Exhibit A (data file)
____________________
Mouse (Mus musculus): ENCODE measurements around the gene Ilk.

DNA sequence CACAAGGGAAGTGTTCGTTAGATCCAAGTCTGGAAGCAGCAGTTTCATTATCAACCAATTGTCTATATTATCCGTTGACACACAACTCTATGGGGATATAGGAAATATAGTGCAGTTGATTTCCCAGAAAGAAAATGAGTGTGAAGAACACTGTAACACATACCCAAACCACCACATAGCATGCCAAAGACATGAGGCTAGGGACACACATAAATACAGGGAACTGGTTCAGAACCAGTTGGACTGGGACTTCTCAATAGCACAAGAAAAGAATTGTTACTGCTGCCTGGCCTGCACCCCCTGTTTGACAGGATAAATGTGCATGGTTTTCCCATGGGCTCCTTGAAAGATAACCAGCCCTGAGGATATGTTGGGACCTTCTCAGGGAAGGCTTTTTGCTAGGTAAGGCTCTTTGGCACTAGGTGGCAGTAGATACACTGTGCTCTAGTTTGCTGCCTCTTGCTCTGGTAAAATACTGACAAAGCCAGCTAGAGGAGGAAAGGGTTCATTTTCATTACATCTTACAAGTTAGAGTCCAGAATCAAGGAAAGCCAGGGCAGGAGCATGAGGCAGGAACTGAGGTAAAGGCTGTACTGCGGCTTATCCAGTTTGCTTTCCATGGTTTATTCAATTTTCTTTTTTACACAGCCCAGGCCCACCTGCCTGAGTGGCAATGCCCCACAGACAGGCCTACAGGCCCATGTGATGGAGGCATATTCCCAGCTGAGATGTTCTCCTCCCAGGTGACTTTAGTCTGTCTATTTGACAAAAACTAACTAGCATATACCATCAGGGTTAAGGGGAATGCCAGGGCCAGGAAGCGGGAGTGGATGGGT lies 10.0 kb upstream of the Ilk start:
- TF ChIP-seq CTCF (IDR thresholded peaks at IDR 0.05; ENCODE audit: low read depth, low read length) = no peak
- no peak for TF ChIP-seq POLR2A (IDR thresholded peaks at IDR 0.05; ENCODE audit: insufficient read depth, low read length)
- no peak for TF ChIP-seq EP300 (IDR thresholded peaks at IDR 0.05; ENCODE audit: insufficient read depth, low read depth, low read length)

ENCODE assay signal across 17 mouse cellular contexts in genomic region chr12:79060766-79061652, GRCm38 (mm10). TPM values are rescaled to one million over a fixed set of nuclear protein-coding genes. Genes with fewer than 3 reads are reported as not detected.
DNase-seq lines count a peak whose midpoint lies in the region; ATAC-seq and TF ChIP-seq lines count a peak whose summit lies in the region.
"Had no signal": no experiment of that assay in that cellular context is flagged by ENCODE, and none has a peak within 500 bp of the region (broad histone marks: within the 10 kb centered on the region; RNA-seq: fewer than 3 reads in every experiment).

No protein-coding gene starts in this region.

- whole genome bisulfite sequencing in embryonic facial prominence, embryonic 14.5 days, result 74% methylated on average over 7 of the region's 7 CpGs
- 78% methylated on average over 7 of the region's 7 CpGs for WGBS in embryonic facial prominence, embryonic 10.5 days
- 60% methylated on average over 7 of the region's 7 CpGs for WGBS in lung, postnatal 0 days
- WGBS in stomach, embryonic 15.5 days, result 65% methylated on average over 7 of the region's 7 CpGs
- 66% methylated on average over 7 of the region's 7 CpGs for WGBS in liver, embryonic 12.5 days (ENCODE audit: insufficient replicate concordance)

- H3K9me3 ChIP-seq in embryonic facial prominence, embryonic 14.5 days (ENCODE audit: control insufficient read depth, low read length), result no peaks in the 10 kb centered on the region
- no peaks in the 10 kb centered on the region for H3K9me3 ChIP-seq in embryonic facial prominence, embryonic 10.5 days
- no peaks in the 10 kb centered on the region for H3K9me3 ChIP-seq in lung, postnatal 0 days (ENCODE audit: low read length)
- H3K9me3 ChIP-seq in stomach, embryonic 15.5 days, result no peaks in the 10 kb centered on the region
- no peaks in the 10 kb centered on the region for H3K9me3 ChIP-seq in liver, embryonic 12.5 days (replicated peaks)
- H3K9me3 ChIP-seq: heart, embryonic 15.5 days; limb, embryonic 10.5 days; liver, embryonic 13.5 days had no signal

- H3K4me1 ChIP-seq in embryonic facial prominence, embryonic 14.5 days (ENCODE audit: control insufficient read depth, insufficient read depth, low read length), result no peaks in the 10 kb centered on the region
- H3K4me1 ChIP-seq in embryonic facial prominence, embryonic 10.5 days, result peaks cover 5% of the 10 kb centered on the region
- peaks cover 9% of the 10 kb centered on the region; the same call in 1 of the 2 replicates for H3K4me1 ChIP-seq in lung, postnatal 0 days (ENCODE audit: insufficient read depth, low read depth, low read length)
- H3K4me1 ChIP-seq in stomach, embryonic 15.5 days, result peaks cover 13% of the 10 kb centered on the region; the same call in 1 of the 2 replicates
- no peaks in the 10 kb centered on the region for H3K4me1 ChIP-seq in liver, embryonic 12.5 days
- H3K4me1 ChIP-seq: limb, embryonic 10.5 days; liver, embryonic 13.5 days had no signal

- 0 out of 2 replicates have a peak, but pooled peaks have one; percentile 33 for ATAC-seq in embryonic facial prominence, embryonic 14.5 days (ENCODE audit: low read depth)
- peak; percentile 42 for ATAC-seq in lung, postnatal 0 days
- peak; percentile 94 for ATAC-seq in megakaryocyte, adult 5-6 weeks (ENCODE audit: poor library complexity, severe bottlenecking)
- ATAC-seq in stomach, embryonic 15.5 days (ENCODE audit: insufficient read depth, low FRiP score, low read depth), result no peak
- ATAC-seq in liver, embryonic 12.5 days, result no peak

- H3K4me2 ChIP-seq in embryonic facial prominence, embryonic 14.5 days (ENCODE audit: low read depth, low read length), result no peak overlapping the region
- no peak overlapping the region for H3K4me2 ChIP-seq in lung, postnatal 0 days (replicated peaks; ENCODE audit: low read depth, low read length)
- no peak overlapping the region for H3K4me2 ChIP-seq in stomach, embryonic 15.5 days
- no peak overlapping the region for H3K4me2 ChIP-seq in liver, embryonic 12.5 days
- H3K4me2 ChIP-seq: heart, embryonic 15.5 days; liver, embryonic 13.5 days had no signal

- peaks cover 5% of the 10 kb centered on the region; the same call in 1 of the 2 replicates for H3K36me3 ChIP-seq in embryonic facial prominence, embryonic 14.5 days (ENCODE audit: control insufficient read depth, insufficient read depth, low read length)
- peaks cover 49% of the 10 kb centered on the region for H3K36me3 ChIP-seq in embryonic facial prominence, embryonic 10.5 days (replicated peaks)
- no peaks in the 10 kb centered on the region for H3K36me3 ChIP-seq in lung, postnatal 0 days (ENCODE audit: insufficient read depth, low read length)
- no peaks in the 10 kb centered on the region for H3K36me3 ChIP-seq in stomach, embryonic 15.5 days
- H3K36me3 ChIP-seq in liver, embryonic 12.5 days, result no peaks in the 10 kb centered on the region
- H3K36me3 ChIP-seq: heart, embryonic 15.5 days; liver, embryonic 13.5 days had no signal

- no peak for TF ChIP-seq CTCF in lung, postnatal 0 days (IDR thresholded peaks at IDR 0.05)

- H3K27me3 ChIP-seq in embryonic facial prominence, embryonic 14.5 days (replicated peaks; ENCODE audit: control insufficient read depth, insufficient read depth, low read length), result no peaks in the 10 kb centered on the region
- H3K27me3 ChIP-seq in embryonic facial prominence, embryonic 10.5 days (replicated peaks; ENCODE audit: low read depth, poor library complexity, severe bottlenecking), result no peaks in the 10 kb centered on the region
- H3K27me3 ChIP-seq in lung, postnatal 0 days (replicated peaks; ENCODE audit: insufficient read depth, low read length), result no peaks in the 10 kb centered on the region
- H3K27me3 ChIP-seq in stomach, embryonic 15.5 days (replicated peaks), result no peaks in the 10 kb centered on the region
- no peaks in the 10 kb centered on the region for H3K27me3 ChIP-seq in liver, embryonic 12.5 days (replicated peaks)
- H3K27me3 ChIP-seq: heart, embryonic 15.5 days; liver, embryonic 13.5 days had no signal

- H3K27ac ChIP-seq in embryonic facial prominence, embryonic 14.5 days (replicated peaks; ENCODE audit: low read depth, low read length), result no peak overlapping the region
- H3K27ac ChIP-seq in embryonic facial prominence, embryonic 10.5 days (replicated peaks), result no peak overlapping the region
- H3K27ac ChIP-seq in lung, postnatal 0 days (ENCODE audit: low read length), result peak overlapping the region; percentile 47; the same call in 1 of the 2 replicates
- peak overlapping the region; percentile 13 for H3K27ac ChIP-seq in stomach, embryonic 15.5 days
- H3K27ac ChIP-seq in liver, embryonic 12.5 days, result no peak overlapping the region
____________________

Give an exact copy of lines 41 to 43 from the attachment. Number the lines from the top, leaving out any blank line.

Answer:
- H3K36me3 ChIP-seq in liver, embryonic 12.5 days, result no peaks in the 10 kb centered on the region
- H3K36me3 ChIP-seq: heart, embryonic 15.5 days; liver, embryonic 13.5 days had no signal

- no peak for TF ChIP-seq CTCF in lung, postnatal 0 days (IDR thresholded peaks at IDR 0.05)